Underground Railroad by Colson Whitehead -Book Club Reading Guide

Underground Railroad

by Colson Whitehead

Praise For This Book:

WINNER OF THE 2016 NATIONAL BOOK AWARD

#1 NEW YORK TIMES BESTELLER

ONE OF NEW YORK TIMES BOOK REVIEW‘S TEN BEST BOOKS OF 2016

“Get it, then get another copy for someone you know because you are definitely going to want to talk about it once you read that heart-stopping last page.” –Oprah Winfrey (Oprah’s Book Club 2016 Selection)

“[A] potent, almost hallucinatory novel… It possesses the chilling matter-of-fact power of the slave narratives collected by the Federal Writers’ Project in the 1930s, with echoes of Toni Morrison’s Beloved, Victor Hugo’s Les Misérables, Ralph Ellison’s Invisible Man, and brush strokes borrowed from Jorge Luis Borges, Franz Kafka and Jonathan Swift…He has told a story essential to our understanding of the American past and the American present.” –Michiko Kakutani, The New York Times"Nothing, not one thing or activity, can replace the experience of a good read—being transported to a different land, a different realm, through words and language. I just finished an advance copy of Colson Whitehead's new novel, The Underground Railroad. Every now and then a book comes along that reaches the marrow of your bones, settles in, and stays forever. This is one. It's a tour de force, and I don't say that lightly."— Oprah Winfrey, O Magazine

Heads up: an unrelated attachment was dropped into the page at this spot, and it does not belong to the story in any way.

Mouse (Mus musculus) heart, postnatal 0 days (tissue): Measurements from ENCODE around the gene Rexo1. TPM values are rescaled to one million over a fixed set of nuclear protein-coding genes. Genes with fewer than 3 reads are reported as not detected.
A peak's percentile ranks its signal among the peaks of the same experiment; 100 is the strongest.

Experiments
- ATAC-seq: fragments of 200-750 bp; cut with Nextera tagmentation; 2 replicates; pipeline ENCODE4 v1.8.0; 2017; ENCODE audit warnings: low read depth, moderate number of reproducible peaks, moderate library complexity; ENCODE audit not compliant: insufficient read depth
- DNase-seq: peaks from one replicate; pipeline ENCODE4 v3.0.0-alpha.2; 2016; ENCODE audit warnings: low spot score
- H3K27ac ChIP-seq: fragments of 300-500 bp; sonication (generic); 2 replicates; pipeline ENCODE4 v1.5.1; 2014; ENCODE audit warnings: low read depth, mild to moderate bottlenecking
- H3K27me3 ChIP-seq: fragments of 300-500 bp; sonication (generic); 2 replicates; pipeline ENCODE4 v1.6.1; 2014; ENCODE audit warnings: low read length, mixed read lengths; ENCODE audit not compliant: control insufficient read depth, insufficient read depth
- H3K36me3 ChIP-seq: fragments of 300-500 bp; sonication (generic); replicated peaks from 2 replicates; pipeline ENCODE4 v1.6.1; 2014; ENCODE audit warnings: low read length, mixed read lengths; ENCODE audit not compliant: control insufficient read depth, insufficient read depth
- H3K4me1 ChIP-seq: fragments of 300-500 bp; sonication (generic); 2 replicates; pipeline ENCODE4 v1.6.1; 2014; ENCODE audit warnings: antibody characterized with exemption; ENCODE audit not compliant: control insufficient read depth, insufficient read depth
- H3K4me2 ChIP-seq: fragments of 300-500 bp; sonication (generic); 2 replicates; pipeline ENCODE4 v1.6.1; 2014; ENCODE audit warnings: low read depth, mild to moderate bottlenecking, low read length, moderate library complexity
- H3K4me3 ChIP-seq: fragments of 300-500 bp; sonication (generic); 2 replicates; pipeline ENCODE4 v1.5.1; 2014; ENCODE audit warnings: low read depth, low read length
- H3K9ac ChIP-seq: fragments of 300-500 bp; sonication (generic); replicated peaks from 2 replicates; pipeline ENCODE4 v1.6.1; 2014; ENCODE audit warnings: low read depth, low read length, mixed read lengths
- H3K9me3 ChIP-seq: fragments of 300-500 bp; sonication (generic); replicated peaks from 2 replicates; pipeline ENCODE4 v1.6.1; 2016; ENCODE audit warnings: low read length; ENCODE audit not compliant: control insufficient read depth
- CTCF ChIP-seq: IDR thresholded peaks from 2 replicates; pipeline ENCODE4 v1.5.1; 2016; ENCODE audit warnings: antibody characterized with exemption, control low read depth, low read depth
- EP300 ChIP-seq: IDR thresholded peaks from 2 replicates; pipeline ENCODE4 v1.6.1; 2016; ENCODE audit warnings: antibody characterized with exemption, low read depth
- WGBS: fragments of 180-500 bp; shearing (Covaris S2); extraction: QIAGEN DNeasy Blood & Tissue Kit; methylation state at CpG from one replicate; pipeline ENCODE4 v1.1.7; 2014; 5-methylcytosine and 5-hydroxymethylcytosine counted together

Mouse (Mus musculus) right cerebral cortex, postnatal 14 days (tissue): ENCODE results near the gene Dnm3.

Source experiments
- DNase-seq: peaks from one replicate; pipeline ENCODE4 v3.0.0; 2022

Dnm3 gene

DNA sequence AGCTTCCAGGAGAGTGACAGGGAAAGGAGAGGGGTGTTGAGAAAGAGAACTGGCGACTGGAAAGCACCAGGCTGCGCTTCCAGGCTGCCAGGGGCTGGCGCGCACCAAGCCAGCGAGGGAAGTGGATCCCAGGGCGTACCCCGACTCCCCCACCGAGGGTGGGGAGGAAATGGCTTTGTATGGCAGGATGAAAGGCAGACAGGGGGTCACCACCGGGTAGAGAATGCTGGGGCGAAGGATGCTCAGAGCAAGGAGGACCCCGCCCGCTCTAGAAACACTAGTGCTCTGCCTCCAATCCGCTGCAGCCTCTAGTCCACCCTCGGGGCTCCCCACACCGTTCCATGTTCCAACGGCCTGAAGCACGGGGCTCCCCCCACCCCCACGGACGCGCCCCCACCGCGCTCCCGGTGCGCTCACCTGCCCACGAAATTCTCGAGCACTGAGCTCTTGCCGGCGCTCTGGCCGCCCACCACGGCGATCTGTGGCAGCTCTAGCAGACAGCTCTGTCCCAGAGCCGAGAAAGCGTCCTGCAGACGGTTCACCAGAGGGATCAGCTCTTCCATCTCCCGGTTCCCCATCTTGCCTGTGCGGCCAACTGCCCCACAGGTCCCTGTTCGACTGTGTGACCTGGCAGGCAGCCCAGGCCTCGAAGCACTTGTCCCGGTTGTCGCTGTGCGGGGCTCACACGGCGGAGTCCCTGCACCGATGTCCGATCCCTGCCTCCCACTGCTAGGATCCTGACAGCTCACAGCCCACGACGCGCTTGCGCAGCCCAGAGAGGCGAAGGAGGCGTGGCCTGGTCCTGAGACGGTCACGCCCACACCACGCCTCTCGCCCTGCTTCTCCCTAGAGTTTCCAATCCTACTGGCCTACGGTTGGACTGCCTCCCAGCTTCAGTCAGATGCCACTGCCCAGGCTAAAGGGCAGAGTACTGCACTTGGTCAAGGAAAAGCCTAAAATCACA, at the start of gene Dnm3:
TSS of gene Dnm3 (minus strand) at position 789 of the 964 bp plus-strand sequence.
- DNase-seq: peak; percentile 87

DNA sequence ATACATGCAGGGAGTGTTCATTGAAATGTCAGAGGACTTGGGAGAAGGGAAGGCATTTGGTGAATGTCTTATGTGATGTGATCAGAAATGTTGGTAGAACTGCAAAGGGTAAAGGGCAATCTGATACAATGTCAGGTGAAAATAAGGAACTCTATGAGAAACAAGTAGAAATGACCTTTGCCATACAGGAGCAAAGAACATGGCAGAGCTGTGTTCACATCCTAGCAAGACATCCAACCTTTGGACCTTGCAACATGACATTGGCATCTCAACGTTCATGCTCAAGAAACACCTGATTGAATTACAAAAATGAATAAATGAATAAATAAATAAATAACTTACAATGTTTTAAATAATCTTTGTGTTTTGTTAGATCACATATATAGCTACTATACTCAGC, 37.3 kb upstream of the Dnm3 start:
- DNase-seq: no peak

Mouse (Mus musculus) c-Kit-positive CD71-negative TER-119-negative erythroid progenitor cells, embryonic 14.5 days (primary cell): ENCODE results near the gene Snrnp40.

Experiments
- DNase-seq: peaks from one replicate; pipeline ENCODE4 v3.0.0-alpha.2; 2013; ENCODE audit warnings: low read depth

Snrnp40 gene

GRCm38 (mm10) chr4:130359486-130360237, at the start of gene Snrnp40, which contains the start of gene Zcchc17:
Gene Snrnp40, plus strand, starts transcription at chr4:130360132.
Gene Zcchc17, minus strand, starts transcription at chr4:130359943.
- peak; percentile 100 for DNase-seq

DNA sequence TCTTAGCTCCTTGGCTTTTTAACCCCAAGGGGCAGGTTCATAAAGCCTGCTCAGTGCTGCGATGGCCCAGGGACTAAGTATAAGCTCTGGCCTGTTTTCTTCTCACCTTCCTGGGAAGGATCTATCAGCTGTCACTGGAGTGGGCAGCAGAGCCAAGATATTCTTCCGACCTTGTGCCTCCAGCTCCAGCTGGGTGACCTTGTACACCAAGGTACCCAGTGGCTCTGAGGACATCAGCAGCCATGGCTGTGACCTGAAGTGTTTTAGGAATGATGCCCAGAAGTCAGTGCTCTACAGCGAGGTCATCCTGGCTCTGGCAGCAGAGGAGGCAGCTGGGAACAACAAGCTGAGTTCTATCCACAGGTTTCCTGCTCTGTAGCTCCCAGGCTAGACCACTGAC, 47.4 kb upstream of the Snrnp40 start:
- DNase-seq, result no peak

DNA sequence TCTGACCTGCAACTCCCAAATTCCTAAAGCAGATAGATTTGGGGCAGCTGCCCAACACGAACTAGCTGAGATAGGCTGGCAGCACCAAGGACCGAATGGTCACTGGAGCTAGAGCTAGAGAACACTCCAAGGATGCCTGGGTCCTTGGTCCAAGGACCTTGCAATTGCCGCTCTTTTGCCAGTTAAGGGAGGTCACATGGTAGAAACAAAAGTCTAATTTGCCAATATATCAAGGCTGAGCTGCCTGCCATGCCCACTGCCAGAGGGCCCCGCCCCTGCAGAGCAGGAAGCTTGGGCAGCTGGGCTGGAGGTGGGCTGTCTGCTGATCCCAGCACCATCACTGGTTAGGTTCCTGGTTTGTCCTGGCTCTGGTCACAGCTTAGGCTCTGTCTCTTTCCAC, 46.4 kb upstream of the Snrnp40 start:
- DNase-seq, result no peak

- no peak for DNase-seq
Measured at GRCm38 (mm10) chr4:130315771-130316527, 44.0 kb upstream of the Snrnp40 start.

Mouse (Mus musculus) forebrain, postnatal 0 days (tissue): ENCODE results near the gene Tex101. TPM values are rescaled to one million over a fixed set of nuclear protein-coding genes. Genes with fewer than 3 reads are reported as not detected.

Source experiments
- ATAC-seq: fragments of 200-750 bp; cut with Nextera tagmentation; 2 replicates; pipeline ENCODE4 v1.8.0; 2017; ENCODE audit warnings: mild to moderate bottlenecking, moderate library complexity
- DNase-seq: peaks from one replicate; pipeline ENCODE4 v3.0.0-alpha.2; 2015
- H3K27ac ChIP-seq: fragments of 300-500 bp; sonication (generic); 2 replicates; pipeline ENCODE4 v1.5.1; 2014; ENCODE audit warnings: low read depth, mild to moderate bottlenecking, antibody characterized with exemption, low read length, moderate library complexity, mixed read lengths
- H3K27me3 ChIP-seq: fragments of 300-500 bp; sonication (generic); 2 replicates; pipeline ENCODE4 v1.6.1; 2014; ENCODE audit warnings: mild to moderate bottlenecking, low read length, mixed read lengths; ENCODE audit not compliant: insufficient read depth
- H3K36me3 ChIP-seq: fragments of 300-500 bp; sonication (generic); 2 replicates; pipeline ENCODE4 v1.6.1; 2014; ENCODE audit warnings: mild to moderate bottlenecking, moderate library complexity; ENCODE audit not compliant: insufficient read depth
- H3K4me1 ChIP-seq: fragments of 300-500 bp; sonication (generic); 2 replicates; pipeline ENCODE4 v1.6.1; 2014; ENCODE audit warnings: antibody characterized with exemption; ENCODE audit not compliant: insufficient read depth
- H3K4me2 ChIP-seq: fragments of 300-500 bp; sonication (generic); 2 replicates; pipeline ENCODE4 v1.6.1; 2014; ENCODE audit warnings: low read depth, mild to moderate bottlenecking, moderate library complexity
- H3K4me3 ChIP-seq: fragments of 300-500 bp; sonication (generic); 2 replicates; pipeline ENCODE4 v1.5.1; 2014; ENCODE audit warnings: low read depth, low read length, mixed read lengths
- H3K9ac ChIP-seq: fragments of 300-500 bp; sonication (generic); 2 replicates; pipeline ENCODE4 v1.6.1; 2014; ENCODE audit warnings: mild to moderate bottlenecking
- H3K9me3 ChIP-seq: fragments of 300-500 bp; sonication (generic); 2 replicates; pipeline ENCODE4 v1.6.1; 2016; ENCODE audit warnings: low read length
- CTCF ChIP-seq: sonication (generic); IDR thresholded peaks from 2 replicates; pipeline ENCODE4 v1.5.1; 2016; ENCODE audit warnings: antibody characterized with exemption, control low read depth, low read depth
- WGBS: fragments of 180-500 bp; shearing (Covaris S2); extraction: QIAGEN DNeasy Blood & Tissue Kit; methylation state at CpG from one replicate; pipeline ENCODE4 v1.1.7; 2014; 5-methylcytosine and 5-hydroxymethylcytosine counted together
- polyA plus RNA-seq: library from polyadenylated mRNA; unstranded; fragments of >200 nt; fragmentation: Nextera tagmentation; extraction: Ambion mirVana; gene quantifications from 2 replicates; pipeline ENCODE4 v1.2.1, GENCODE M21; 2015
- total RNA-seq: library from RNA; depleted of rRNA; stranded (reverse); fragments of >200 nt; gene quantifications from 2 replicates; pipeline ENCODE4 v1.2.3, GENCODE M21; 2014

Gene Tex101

For more praise visit the publisher's website.


Book Club Talking Points:

A unique and solid depiction of slavery in America and life on a Southern Plantation. An Oprah recommeded book club pick!

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*Author Website: http://www.colsonwhitehead.com

*Discussion Questions



1. How does the depiction of slavery in The Underground Railroad compare to other depictions in literature and film?

2. The scenes on Randall’s plantation are horrific—how did the writing affect you as a reader?

3. In North Carolina, institutions like doctor’s offices and museums that were supposed to help ‘black uplift’ were corrupt and unethical. How do Cora’s challenges in North Carolina mirror what America is still struggling with today?

4. Cora constructs elaborate daydreams about her life as a free woman and dedicates herself to reading and expanding her education. What role do you think stories play for Cora and other travelers using the underground railroad?

5. “The treasure, of course, was the underground railroad… Some might call freedom the dearest currency of all.” How does this quote shape the story for you?

6. How does Ethel’s backstory, her relationship with slavery and Cora’s use of her home affect you?

7. What are your impressions of John Valentine’s vision for the farm?

8. When speaking of Valentine’s Farm, Cora explains “Even if the adults were free of the shackles that held them fast, bondage had stolen too much time. Only the children could take full advantage of their dreaming. If the white men let them.” What makes this so impactful both in the novel and today?